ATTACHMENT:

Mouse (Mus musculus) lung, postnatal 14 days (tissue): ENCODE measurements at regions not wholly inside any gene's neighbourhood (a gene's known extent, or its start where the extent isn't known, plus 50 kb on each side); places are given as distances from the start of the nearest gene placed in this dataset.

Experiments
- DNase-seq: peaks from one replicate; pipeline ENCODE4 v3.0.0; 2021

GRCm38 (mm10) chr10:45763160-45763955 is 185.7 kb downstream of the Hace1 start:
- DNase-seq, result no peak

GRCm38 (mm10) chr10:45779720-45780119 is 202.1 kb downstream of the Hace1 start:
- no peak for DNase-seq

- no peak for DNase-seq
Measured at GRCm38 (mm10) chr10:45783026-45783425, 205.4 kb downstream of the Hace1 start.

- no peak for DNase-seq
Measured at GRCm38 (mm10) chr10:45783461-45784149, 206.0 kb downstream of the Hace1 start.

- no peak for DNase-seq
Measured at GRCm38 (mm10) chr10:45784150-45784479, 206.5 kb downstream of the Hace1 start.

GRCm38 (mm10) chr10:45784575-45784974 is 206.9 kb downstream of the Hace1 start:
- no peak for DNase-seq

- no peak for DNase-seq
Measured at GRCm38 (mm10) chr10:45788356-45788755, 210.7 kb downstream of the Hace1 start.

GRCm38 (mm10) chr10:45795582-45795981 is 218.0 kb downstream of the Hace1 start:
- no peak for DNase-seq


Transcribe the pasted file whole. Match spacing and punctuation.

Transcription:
Mouse (Mus musculus) lung, postnatal 14 days (tissue): ENCODE measurements at regions not wholly inside any gene's neighbourhood (a gene's known extent, or its start where the extent isn't known, plus 50 kb on each side); places are given as distances from the start of the nearest gene placed in this dataset.

Experiments
- DNase-seq: peaks from one replicate; pipeline ENCODE4 v3.0.0; 2021

GRCm38 (mm10) chr10:45763160-45763955 is 185.7 kb downstream of the Hace1 start:
- DNase-seq, result no peak

GRCm38 (mm10) chr10:45779720-45780119 is 202.1 kb downstream of the Hace1 start:
- no peak for DNase-seq

- no peak for DNase-seq
Measured at GRCm38 (mm10) chr10:45783026-45783425, 205.4 kb downstream of the Hace1 start.

- no peak for DNase-seq
Measured at GRCm38 (mm10) chr10:45783461-45784149, 206.0 kb downstream of the Hace1 start.

- no peak for DNase-seq
Measured at GRCm38 (mm10) chr10:45784150-45784479, 206.5 kb downstream of the Hace1 start.

GRCm38 (mm10) chr10:45784575-45784974 is 206.9 kb downstream of the Hace1 start:
- no peak for DNase-seq

- no peak for DNase-seq
Measured at GRCm38 (mm10) chr10:45788356-45788755, 210.7 kb downstream of the Hace1 start.

GRCm38 (mm10) chr10:45795582-45795981 is 218.0 kb downstream of the Hace1 start:
- no peak for DNase-seq